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 Updated: February 28, 2016

Thousands attend funeral of Mirza Athar in Lucknow

By: Nizam Hussain


LUCKNOW, India: Amid thousands of followers and mourners from all communities of Lucknow, well known Shia cleric Khateeb-e-Akbar Maulana Mirza Mohammad Athar who breathed his last in Delhi on Friday, was buried in his hometown Lucknow on Saturday. Founder president of All India Shia Personal Law Board, 78-year-old Maulana Athar had been unwell for the past several months.

On Saturday morning the body of Maulana Athar was flown in from Delhi after which it was taken to Karbala Dayanat-ud-Daulah in Saadatganj in Old City at 10 am. At the Karbala, 'Namaz-e-Janaza' (funeral prayer) was led by Maulana Hameed-ul-Hasan.

Thousands joined in the procession with various clerics and Anjumans of the city joining in till Karbala Imdad Husain for the final burial.His oratory skills and sermons in Muharram were known for their quintessential Urdu metaphors and frequent use of poetry by Urdu stalwarts Mirza Dabeer and Mir Anees-a style which was hailed.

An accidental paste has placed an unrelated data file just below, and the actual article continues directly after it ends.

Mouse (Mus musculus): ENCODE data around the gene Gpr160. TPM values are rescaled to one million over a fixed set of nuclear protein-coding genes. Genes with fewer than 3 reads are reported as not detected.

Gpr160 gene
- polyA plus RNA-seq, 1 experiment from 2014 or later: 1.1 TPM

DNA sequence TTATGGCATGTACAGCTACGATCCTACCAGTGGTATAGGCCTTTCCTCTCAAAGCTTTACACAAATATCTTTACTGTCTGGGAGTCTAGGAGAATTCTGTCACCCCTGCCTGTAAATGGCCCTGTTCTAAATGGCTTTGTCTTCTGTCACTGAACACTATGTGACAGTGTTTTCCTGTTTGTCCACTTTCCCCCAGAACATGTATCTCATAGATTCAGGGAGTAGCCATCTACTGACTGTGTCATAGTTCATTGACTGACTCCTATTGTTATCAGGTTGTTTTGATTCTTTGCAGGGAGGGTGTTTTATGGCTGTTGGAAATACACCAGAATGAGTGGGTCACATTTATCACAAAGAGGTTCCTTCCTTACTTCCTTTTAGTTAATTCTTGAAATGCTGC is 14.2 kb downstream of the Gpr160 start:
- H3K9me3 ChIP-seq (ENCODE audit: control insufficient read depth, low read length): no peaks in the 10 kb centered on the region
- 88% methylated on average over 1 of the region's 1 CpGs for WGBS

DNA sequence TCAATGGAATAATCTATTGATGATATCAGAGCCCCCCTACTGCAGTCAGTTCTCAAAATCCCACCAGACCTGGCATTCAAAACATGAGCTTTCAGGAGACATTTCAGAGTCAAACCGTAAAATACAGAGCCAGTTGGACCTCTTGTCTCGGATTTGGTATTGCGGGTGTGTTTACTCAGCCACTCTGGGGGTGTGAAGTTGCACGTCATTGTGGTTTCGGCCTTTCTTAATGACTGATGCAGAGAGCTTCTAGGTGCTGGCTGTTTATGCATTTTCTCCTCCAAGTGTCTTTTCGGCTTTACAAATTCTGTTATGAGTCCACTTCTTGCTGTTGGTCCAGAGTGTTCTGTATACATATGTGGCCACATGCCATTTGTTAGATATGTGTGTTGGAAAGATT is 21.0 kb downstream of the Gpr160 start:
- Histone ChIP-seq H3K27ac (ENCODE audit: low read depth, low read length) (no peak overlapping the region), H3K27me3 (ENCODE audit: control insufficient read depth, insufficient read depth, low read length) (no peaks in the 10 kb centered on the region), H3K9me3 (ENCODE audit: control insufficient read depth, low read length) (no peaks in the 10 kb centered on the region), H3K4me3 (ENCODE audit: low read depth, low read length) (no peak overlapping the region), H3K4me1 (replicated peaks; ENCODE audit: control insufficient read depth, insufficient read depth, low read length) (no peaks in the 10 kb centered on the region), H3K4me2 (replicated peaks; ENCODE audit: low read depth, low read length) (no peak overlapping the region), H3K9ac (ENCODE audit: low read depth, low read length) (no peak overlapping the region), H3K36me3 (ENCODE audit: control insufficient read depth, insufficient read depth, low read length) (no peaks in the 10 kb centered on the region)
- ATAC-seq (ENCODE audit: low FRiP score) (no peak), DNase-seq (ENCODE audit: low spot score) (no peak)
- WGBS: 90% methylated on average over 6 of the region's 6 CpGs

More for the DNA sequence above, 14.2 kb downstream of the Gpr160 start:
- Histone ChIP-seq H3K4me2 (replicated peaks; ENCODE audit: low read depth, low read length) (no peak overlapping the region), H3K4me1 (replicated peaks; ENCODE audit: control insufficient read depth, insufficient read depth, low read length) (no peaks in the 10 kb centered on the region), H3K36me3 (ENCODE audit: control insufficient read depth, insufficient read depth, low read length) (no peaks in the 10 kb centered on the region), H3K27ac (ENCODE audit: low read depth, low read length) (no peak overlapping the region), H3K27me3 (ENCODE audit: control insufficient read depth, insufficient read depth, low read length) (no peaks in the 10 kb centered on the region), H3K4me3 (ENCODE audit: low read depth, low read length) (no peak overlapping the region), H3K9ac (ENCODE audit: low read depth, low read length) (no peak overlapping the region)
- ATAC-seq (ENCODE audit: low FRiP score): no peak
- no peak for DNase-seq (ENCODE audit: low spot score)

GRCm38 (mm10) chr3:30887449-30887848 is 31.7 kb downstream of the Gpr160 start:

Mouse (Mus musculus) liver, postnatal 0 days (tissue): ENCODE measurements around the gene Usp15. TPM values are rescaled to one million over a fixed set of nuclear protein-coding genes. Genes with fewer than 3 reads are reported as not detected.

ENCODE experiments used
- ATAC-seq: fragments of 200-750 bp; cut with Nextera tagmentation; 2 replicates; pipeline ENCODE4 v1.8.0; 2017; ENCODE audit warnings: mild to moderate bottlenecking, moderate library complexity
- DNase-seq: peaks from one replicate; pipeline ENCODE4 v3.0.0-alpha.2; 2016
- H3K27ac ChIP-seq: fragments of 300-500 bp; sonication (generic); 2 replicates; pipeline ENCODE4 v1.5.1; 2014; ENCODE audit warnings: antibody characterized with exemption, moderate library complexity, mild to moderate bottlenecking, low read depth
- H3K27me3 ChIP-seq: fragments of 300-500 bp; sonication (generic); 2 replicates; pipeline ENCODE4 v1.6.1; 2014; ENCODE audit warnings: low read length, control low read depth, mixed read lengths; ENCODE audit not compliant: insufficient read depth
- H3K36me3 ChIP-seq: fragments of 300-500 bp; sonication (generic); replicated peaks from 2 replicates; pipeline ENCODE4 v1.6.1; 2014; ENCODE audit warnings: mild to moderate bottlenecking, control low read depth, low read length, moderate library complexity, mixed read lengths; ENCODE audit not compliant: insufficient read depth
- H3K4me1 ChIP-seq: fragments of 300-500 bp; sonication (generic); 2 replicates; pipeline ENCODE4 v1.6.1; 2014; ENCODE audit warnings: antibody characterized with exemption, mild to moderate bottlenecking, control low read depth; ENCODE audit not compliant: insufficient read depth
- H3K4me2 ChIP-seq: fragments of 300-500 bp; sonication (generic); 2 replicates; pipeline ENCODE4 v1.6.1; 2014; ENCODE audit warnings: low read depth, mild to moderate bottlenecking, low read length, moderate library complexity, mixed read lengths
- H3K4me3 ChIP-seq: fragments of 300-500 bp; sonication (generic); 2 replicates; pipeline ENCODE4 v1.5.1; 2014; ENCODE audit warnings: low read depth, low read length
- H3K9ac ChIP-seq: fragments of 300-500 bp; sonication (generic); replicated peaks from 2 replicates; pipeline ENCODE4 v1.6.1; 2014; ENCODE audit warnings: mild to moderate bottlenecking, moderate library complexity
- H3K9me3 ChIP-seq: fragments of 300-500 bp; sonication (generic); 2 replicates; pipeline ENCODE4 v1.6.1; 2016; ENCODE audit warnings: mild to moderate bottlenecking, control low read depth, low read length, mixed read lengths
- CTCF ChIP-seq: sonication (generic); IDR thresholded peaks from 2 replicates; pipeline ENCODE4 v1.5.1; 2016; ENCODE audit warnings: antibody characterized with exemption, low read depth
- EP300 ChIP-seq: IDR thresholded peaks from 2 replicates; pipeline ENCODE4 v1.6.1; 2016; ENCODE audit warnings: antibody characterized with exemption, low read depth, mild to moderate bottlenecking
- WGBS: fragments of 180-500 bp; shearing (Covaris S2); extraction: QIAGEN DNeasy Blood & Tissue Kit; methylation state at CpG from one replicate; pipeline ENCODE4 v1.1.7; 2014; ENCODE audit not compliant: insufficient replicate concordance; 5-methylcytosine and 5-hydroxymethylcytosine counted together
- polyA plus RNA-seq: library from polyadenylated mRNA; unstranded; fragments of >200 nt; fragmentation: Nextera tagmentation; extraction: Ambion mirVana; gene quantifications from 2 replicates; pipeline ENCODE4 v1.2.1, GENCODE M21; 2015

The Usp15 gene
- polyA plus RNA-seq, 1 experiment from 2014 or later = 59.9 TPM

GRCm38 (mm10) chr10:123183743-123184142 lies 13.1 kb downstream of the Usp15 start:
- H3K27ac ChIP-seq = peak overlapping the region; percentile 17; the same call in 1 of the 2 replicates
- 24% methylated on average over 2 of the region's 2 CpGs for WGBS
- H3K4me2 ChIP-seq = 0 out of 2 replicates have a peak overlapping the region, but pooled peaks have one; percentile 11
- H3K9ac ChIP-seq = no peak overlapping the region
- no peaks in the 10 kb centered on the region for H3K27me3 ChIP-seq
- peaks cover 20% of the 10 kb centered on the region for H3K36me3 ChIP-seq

After expressing grief over his demise on Friday, chief minister Akhilesh Yadav also paid a visit to the Karbala Imdad Husain in Rajajipuram, where the Mirza Athar was buried, late Saturday afternoon. Governor Ram Naik also paid his tribute and extended his concolence to the family.

"His oratory had finesse of words yet simplicity of speech," said Maulana Kalbe Jawad.

In 2011, the Limca Book of Records signed him as orator of the longest continuous series of sermons in Ashra-e-Muharram (1st 10 days of Muharram). In 2008, he had completed 50 years of his continuous Ashra sermons at Mumbai's Mughal Masjid.

‘Athar sahab’, as he was popular in the Shia community, was president of the All India Shia Personal Law Board and one of the most influential moderate voices within the community.

For over five decades, his baritone booming from the pulpit of the Mughal Masjid (Iranian Mosque) had become legendary. Followers dressed in black, crossing state borders, come to hear his hour-long oratory on Islam, a tragic account of events of Karbala, his metaphors connecting battle scenes to current day events. Though the Masjid was at Imambada street, giant television screens across Dongri and Kesar Baug carried his sermons, and his voice often boomed above the noise of traffic on the JJ Flyover.

Mirza Athar's oratory earned him admirers around the world where his sermons were broadcast via the internet, was known to select contemporary topics. His sermon on ‘Islam and Terrorism’ in 2001 following the 9/11 attacks in America was one of his most popular ashras.   


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